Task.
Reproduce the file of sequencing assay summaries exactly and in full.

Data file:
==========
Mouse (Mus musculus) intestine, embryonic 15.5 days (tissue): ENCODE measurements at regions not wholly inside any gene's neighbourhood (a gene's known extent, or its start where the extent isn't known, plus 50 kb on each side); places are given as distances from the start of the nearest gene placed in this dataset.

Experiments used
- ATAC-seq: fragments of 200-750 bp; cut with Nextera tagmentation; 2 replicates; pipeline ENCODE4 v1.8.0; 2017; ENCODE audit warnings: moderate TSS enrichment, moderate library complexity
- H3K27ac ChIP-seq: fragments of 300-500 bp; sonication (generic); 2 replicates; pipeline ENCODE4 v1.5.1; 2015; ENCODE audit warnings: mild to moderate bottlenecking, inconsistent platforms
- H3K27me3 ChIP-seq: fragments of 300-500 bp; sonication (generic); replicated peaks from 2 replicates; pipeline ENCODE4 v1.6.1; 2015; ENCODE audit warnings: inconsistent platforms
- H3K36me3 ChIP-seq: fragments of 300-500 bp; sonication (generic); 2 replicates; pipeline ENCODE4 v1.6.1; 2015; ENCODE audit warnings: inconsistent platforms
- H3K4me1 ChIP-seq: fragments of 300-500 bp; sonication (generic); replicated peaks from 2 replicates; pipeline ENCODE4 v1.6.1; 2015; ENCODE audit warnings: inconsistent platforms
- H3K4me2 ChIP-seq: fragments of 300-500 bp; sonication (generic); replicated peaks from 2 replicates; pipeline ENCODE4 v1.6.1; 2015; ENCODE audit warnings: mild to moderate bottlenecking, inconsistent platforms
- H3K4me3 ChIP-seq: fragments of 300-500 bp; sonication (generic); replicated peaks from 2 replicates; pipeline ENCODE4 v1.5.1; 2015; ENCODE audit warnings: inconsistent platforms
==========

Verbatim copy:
Mouse (Mus musculus) intestine, embryonic 15.5 days (tissue): ENCODE measurements at regions not wholly inside any gene's neighbourhood (a gene's known extent, or its start where the extent isn't known, plus 50 kb on each side); places are given as distances from the start of the nearest gene placed in this dataset.

Experiments used
- ATAC-seq: fragments of 200-750 bp; cut with Nextera tagmentation; 2 replicates; pipeline ENCODE4 v1.8.0; 2017; ENCODE audit warnings: moderate TSS enrichment, moderate library complexity
- H3K27ac ChIP-seq: fragments of 300-500 bp; sonication (generic); 2 replicates; pipeline ENCODE4 v1.5.1; 2015; ENCODE audit warnings: mild to moderate bottlenecking, inconsistent platforms
- H3K27me3 ChIP-seq: fragments of 300-500 bp; sonication (generic); replicated peaks from 2 replicates; pipeline ENCODE4 v1.6.1; 2015; ENCODE audit warnings: inconsistent platforms
- H3K36me3 ChIP-seq: fragments of 300-500 bp; sonication (generic); 2 replicates; pipeline ENCODE4 v1.6.1; 2015; ENCODE audit warnings: inconsistent platforms
- H3K4me1 ChIP-seq: fragments of 300-500 bp; sonication (generic); replicated peaks from 2 replicates; pipeline ENCODE4 v1.6.1; 2015; ENCODE audit warnings: inconsistent platforms
- H3K4me2 ChIP-seq: fragments of 300-500 bp; sonication (generic); replicated peaks from 2 replicates; pipeline ENCODE4 v1.6.1; 2015; ENCODE audit warnings: mild to moderate bottlenecking, inconsistent platforms
- H3K4me3 ChIP-seq: fragments of 300-500 bp; sonication (generic); replicated peaks from 2 replicates; pipeline ENCODE4 v1.5.1; 2015; ENCODE audit warnings: inconsistent platforms